Unlocking Tax Tips for Homeowners

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Maximize Your Tax Deductions!

Who doesn’t love to save money when possible, or get hard-earned money back at the end of the year, as the case may be at tax time? This article is meant to help homeowners maximize their returns by offering tips worthy of talking through with an accountant or tax attorney. I’m neither an accountant nor equip to give tax advice, but here’s what I have learned . . .

Real estate write offs and tax deductions

Mortgage Interest Paid– Mortgage interest is deductible on first homes, second homes and even equity lines of credit (if and only if that equity line was indeed used to improve the home). $1 million loan limit applies plus $100 thousand limit for home equity debt).

For new homeowners, the mortgage interest tax break will be larger, since the ratio of interest to principal paid is heavier in the early years of a loan. See below.

Example scenario:

$112,000 Loan at 4.25% interest
Principal and interest payment: $550
Around $50 per month more goes toward principal in year 5 than in year 1 (that’s nearly 10% in this example).
$1,700 in principal was paid the first year and $2300 will be paid in the fifth year.

 

Taxes –Local and state taxes can be deducted on our Federal Taxes. If these are paid through escrow, keep in mind it’s only the actual disbursement that is deductible (not the amount pulled into your escrow account).

Home office deduction – This applies only to the square footage that is used specifically and only for business or business-related storage. Your home office can be your only office and cannot be combined with another office deduction outside of the home. My accountant has advised diligence in these details, as it’s an area the IRS could be inclined to watch more closely.

Selling costs – If you sold a home in the 2014, the selling costs can be deducted from the gain from sale.  Examples include repairs, title insurance, advertising expenses, real estate broker’s commissions, and inspection fees. Repairs need to have been made within 90 days of the sale and clearly for the intent of marketing the property.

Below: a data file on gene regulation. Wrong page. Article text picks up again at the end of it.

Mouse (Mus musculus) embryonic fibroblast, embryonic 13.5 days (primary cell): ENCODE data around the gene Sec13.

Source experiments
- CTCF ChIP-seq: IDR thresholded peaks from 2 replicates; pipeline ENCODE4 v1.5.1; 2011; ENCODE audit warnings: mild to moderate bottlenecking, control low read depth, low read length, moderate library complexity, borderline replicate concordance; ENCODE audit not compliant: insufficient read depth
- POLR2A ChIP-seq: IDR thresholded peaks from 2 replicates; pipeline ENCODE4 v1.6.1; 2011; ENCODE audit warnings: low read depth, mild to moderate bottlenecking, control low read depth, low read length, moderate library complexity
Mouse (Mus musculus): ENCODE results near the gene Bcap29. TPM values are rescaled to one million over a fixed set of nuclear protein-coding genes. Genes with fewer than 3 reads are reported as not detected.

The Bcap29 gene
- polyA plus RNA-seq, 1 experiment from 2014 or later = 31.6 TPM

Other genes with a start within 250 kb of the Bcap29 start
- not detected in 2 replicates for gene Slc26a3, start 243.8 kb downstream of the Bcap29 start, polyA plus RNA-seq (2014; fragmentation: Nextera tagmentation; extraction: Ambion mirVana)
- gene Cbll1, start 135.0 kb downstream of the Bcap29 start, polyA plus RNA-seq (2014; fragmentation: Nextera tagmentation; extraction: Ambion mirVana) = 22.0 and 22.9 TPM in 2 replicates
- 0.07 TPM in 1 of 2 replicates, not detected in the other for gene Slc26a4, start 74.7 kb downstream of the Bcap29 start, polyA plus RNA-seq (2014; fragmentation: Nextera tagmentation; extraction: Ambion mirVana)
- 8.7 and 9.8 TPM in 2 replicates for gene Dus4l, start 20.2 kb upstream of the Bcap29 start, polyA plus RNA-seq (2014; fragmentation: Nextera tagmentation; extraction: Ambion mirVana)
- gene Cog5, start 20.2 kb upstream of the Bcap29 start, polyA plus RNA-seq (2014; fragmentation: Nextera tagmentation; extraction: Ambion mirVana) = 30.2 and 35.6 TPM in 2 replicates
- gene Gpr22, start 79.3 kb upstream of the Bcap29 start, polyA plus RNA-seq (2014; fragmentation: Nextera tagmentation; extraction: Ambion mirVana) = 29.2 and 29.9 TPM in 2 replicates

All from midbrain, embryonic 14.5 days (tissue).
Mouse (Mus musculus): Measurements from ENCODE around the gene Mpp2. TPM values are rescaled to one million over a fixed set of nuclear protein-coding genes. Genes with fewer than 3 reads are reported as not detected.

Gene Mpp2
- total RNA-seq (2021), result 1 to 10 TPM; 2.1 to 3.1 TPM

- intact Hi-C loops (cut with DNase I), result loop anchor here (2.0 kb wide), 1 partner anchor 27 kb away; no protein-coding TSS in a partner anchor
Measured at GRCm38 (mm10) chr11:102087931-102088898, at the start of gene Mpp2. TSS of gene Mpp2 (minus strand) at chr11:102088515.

Capital gains taxand the two out of five rule. If your home is your primary residence for two of the last five years, up to $500,000 in profit from the sale of a home may be tax-free (if married/filing jointly). A new purchase is NOT needed to claim this tax benefit! You can also claim certain repairs to reduce your capital gains on the sale, if  they were made within 90 days of the sale and clearly made for the intent of marketing the property.

 

Real Estate Caital Gains Tax Chart

Homeownership has tax advantages. Particularly if you’re selling a home you’ve lived in for 2 of the last five years. The next best scenario is to hold it for at least one year for long-term capital gains taxes.

Points – If you pay points on a loan, these are deductible as the IRS sees them as “prepaid mortgage interest.”

PMI (Private Mortgage Insurance) is deductible.Moving Costs – If you had to find a new home because of a new job that is located more than 50 miles away from your old home, you may be able to deduct your reasonable moving expenses.

Casualty Losses – If losses are large enough (more than 10% of your income), the portion not covered by insurance could be a deduction. Documentation in the form of photos, videos or receipts can be key in times of loss, both for insurance and tax purposes.

Documentation reminder at tax time – Smart phones and tablets make it easier than ever to document the contents or condition of your home. This can help in times of loss.

The benefits of homeownership carry through to tax season. So do the benefits of having a good accountant on your side, who reminds you to track all of these deductions.  Hopefully, a good realtor also is a part of your household’s team and hopefully I have been, or will be that resource for you.

If you know anyone who is ready to sell their home, I would much rather work for them, than work on my taxes, so please, have them give me a call!

Sincerely,

Shana Moore, Your Local Boise Real Estate Professional and source of real estate market trends in Boise Idaho

 

 

Shana Foster Moore

Your Boise real estate resource